OS 58: Leadership Assessment: How Do You Rate?
Every human has four endowments – self awareness, conscience, independent will and creative imagination. These give us the ultimate human freedom… The power to choose, to respond, to change. – Stephen Covey
Leadership Blind Spots
In one of my previous posts, “Leaders Cause Problems,” I pointed out how leaders set up situations that cause problems – mostly without awareness of what they are doing or how they are setting up that problem. Often, those leaders blame others for the problem and respond in ways that compound the situation. Self-awareness is an important leadership trait. Leadership awareness is not an arrival point; it’s an ongoing journey. The more aware we become, the more we understand there’s more to learn. Leaders need not have all the answers. More importantly, leaders must have good questions and learn to listen to the response of others to those inquiries. Growing leadership skills goes hand-in-hand with growing awareness of one’s own competencies and an awareness of group emotional process. Observing systems and group interactions provides perspective for effective interaction, which is key to effective leadership skills and a culture of high-functioning leaders. Here are some of my systems for sorting out my own issues and staying aware of my skills and gaps:
First, how do you evaluate your skills, personal interactions, and functioning as the leader of the organization?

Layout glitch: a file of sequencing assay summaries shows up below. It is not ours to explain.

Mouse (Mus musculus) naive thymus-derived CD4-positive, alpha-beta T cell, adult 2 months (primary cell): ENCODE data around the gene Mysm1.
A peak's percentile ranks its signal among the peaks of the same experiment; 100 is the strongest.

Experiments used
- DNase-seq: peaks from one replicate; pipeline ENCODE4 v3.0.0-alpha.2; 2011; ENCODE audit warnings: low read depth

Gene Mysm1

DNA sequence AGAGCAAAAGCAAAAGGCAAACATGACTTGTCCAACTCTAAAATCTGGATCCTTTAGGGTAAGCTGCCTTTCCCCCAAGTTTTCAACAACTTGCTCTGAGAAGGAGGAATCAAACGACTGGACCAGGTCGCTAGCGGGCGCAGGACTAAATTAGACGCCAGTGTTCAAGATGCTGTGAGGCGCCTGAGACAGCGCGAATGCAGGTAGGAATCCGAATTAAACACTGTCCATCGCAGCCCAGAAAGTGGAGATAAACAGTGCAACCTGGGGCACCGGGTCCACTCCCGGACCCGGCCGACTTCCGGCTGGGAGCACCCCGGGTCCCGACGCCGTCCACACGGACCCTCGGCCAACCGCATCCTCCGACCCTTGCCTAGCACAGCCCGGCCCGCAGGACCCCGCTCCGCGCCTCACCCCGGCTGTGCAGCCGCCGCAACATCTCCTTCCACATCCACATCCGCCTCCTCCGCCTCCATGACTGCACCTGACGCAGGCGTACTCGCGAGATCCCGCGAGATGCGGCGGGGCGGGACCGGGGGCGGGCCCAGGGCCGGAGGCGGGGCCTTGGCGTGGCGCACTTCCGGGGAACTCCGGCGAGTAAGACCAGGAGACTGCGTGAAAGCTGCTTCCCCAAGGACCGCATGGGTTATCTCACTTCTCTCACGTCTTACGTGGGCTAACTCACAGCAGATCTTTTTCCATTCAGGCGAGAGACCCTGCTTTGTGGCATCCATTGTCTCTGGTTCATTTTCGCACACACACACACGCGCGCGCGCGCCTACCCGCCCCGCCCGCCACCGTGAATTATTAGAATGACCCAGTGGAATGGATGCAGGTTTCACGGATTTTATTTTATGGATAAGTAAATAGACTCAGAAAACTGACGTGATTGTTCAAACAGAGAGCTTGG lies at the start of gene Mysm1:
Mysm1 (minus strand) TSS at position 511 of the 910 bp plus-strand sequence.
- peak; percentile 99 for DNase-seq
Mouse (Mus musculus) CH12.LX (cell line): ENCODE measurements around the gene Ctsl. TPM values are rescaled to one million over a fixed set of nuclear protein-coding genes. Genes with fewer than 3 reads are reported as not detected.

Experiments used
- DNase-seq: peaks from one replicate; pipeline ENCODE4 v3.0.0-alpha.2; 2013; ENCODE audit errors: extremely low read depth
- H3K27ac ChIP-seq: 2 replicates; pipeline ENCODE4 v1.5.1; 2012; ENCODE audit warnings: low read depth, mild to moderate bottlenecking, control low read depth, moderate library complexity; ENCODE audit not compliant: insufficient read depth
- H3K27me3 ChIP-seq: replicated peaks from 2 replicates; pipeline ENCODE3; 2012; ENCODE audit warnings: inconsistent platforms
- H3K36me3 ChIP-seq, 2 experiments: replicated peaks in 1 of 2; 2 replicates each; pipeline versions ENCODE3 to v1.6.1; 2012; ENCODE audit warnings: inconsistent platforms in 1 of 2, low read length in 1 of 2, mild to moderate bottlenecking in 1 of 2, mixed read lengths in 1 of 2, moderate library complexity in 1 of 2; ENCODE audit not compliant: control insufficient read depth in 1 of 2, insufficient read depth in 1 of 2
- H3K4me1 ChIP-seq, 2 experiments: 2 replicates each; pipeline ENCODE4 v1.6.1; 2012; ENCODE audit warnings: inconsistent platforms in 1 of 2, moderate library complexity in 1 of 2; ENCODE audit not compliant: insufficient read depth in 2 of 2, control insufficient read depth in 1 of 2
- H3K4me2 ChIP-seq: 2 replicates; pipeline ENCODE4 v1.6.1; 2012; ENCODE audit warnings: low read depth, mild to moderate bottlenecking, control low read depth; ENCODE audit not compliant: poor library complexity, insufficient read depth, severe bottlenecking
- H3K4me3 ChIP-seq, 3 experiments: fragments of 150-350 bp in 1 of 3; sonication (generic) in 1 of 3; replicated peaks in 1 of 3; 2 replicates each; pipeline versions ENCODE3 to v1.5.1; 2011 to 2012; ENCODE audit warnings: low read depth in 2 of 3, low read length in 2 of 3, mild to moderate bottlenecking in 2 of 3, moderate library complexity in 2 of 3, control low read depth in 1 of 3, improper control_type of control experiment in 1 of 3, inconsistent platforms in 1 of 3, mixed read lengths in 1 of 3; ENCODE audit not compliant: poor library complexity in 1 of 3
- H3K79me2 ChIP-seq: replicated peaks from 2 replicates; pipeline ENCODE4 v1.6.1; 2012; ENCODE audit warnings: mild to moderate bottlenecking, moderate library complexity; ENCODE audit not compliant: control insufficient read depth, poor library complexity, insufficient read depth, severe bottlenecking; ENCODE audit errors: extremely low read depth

1. List Your Top Skills – Leadership is skill based. Nobody is born a leader. Some people adapt easier than others and some have more potential than others. Build an inventory of the top skills you possess. Rate each one from 1-10, with 10 being the highest.
2. List the Skills Worthy of Improvement – Choose from the list in #1 those skills with a number above 6. Those skills below 6 should be delegated. Don’t waste time working on skills that need too much development. Fill those gaps with people rating high in those competencies.
3. Define Your Gaps – These are things you are not good at or should not be doing. These are the top duties to delegate. Letting go of things you should not be doing lets you focus on the things that only you can do.
4. Define New Competencies to Explore – You might have more abilities than you realize – until you consider the challenge of developing a new skill. Make a list of some new things to consider. Caution: If you have lots of ability, don’t try to do everything. Letting go of low priorities gives more value to the high priorities.
Personal Skills Upgrades
How do you access your skills as a leader?
1. Think About It – Not every leader thinks. Specifically, many leaders do not set aside time for thinking. Schedule a time on your daily calendar for thinking time. Develop a strategy for thinking – define a topic, identify a problem, reflect on your evaluation, review your schedule, etc. Or, just push out every thought in your mind and reflect on whatever enters your mind. Define the time slot and set a timer. Take notes when finished. Moving immediately into action without thinking about methods or processes can be a way to set up problems.